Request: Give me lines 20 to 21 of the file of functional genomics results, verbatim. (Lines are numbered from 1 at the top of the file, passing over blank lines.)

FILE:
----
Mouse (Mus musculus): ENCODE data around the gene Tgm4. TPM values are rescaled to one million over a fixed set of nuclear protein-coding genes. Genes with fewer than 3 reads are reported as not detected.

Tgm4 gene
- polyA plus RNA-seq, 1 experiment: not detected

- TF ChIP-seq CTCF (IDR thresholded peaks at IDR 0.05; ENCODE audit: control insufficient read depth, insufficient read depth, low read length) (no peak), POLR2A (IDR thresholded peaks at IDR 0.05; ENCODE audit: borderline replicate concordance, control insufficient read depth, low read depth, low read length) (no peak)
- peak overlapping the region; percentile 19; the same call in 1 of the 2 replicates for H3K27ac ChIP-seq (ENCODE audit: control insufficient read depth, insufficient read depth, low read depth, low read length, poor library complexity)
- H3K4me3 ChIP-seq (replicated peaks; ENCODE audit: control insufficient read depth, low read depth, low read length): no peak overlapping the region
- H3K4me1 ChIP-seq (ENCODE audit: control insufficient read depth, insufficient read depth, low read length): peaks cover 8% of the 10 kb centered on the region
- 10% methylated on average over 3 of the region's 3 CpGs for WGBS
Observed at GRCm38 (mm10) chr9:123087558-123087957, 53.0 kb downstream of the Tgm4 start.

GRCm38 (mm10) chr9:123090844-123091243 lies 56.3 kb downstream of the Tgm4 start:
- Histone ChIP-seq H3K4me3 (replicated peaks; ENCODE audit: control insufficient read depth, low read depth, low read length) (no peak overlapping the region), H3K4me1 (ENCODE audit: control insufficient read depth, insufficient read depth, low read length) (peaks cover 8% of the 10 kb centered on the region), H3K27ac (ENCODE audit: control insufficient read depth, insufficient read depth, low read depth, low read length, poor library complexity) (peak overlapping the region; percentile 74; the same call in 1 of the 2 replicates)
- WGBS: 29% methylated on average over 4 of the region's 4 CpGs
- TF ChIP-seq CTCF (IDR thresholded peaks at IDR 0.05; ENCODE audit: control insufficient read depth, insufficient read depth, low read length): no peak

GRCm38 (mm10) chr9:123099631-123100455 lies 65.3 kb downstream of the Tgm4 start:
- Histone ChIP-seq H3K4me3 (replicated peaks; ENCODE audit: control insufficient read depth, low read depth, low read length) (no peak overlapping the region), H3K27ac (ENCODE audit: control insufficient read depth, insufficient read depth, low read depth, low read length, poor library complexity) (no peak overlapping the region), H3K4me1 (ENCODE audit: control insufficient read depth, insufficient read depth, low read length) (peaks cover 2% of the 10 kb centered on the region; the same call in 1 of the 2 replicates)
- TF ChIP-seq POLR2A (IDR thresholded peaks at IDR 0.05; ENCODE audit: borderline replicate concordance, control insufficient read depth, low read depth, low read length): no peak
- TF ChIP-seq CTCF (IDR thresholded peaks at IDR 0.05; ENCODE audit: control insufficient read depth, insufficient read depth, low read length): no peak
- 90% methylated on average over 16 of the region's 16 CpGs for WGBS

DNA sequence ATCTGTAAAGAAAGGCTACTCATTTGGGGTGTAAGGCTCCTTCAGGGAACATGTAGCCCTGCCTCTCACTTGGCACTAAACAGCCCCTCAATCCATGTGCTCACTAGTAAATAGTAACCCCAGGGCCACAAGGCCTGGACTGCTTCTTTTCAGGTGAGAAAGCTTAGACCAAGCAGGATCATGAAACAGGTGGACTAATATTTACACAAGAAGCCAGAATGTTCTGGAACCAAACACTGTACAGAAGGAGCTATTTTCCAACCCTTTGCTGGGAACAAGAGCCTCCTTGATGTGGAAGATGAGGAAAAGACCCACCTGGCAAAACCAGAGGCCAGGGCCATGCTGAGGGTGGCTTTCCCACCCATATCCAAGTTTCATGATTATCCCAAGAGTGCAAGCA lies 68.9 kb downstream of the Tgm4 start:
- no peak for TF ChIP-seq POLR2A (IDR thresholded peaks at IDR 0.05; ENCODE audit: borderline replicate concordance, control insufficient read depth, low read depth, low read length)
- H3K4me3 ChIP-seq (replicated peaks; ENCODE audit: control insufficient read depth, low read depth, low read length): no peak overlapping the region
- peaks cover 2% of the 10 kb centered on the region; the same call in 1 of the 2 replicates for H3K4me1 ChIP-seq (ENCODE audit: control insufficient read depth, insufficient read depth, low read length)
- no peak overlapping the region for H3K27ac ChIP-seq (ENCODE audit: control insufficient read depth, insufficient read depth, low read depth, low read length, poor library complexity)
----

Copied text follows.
- no peak for TF ChIP-seq POLR2A (IDR thresholded peaks at IDR 0.05; ENCODE audit: borderline replicate concordance, control insufficient read depth, low read depth, low read length)
- H3K4me3 ChIP-seq (replicated peaks; ENCODE audit: control insufficient read depth, low read depth, low read length): no peak overlapping the region